Printed Primary Sources:

  • Hall, Edward, Hall’s chronicle; containing the history of England, during the reign of Henry the Fourth, and the succeeding monarchs, to the end of the reign of Henry the Eighth, in which are particularly described the manners and customs of those periods. Carefully collated with the editions of 1548 and 1550, ed. (1809). 

  • Royal Commission on Historical Monuments in England. An inventory of the historical monuments in the city of York, 1 : Eburacum, Roman York; 2 : The defences; 3 : South-west; 4 : Outside the city walls east of the Ouse. 4 vols.; vol. 1 edited by J.C. Ede (1962-1975) 

  • Pattison, Ian R. and Hugh Murray, Monuments in York Minster: an illustrated inventory (2000)

  • The churchwardens’ accounts of St Michael, Spurriergate, York, 1518-1548, ed. C.C. Webb (1997).

  • Valor ecclesiasticus temp. Henr. VIII: Auctoritate regia institutus. Printed by command of His Majesty King George III in pursuance of an address of the House of Commons of Great Britain, ed. John Caley, with an introduction and indexes by Joseph Hunter (6 vols., 1810-34). 

  • Giustiniani, Sebastian, Four years at the court of Henry VII: selection of despatches written by the Venetian ambassador, Sebastian Giustiniani and addressed to the signory of Venice, January 12th 1515, to July 26th 1519, trans. Rawdon Brown (2 vols., 1854).

  • The Anglica Historia of Polydore Vergil, A.D. 1485-1537, ed. and trans. Denys Hay (1950).

  • Yorkshire monasteries: suppression papers, ed. J.W. Clay (1912).

Some notes on the main sources:

House Books

The City of York House Books are a selective record of the proceedings of the city’s council meetings. At these meetings, the mayor, aldermen, and council of Twenty-Four discussed the city’s most urgent business: where they managed the city’s finances; where merchants repaid their debts, and where craftsmen swore oaths. They regulated the city’s markets, made provisions for poor relief, maintained the physical aspects of the city, such as the walls and streets, and organised the city’s religious feasts and festivals, such as the Corpus Christi plays.

The House Books are not a verbatim account of the proceedings of the council meetings, but contains a record of the council’s most important business. The earliest surviving document in the House Books dates from 2 March 1474/5. The books were kept by the city’s clerk and contained formal documents such as bonds, recognizances, leases, copies of letters sent to and from the mayor and council, municipal laws and ordinances, appoint of civic officers and records of arbitration cases. The most frequent entry in the house Books were bonds to settle disputes by arbitration in front of the mayor and aldermen at the council chambers. Some guilds and religious houses also chose to make a record of their proceedings and charters in the city’s books.

The House Books are valuable as a record of city life beginning in the late fifteenth century. York’s House Books are particularly noteworthy for the rich variety of their contents. Before the House Books, the York council kept Memorandum books, the earliest of which dates from 1377. Other sources for the early history of York include the Freemen’s Register, which is an annual record of all those granted the status of freeman in the city, the Chamberlains’ Account Rolls and Books, the Bridgemasters’ Accounts, and the records of the individual craft guilds. The House books tell us not only about local life, but they give us a local perspective on national and international events and an insight into wider social values. They provide an auxiliary record to those of the central government: to parliamentary decrees, royal proclamations, and other central records.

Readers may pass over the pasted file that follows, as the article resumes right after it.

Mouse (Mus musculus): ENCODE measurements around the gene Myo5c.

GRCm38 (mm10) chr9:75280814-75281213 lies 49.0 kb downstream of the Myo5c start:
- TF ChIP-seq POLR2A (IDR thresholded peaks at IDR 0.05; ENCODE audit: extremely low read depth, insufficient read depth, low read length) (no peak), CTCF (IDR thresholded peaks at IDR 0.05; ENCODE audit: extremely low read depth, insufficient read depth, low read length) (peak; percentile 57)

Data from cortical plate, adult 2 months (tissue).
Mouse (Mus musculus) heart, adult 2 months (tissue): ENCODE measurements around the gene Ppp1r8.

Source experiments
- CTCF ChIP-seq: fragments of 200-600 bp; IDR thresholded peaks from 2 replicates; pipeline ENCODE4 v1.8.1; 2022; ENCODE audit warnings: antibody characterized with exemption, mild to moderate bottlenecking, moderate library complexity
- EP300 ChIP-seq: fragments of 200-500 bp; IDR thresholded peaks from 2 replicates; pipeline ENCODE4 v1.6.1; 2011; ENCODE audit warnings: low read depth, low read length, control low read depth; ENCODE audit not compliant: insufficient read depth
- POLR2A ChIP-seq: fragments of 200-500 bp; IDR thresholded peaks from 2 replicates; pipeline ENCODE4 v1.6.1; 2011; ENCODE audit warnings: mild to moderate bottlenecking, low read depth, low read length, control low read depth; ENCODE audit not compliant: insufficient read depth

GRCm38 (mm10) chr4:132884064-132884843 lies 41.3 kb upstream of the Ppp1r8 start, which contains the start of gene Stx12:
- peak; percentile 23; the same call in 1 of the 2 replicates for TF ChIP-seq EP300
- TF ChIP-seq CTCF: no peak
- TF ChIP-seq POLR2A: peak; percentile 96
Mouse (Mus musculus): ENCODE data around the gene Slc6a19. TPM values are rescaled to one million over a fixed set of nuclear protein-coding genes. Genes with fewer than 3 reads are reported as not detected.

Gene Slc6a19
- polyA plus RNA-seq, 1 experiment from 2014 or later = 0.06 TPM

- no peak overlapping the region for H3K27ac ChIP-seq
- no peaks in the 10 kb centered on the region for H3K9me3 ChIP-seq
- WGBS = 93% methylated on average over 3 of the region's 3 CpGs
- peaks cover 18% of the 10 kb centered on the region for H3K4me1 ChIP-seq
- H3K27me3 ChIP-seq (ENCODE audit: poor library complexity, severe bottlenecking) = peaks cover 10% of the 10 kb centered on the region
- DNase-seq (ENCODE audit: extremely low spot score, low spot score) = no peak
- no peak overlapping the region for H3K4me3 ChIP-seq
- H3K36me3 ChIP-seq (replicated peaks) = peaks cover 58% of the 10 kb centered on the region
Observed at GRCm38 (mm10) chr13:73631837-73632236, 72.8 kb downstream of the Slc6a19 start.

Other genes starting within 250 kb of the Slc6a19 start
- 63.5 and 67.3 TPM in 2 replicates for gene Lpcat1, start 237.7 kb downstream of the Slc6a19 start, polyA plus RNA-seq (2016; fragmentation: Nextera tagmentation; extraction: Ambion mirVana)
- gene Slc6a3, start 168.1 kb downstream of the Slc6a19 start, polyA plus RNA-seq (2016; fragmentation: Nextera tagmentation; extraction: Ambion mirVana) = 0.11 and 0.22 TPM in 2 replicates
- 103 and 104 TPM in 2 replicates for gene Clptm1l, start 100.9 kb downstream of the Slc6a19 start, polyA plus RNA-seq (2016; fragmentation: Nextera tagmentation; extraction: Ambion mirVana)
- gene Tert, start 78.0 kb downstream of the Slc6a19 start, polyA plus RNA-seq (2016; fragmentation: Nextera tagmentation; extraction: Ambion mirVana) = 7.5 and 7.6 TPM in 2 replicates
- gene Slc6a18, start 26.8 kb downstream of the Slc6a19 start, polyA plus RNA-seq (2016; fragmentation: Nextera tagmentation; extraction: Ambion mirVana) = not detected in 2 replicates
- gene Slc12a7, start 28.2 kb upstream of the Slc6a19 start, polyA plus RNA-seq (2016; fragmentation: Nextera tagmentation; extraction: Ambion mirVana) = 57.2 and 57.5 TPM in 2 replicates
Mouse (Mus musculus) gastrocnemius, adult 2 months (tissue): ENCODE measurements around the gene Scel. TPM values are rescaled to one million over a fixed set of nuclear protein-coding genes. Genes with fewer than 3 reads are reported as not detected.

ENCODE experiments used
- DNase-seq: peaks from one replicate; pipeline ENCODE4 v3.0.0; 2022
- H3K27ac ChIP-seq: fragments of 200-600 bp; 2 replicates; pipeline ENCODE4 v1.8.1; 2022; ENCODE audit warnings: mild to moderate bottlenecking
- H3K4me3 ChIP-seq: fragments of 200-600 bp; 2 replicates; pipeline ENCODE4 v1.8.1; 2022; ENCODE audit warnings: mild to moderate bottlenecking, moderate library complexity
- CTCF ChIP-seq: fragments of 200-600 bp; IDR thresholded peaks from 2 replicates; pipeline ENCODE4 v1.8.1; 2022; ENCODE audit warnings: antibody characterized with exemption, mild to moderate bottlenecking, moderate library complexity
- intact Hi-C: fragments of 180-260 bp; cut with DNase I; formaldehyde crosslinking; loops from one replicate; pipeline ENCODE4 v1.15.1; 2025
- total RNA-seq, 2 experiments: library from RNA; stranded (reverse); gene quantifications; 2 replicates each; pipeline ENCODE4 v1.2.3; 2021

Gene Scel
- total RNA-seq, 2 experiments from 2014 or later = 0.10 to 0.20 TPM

Although York’s House Books are among the best in the country because of their variety, their value has not always been recognised. The books were held in the council chamber on Ouse Bridge until its demolition in 1738. The location of the council chambers so near to the river meant that the records suffered water damage. They were moved to the Guildhall, a place not much drier, where they were further damaged by flooding several more times before 1892.

In addition to having been repeatedly subjected to damage from flooding, portions of the House Books are missing, likely a result of the fact that they were occasionally loaned out to the city’s legal officers. In 1957 the House Books were moved to the city library, and then to their present location in the city archives when they were moved into the same building as the art gallery in 1981.

Letters and Papers and State Papers

Letters and Papers, Foreign and Domestic, of the Reign of Henry VIII, ed. J.S. Brewer, J. Gairdner and R.H. Brodie (22 vols., London, 1862-1932) is a calendar, or series of short summaries, of documents relating to every aspect of the government of England, its outlying territories in the Irish Pale, Calais and Tournai, and its diplomatic relations with other European kingdoms and principalities, the Holy Roman Empire, and the papacy. The types of documents in Letters and Papers include private and official letters; reports; royal ordinances, instructions, proclamations, and orders; treaty papers; memoranda; council minutes; and drafts of parliamentary bills. Not all the official government papers from Henry VIII’s reign are in the State Papers at The National Archive (TNA), but some particularly from the later years of Henry VIII’s reign can be found in the Landowne, Harleian and Cotton Collections at the British Library (BL), and at Hatfield House, Hatfield, Hertfordshire (21 miles north of Central London).

The State Papers, which are the main archival collection relating to government under Henry VIII, are divided into 7 series; the main series is SP 1: Letters and Papers, Henry VIII, General Series, 1509-1547. These documents are bound into a series of volumes chronologically. Most of the documents are in English although some official papers were still written in Latin.

Recently, a new digital project has made the state papers accessible to a broader audience. State Papers Online: Part I: The Tudors: Henry VIII to Elizabeth I, 1509-1603: State Papers Domestic is a searchable database of over 380,000 facsimile manuscript documents from TNA, the BL, and Hatfield House.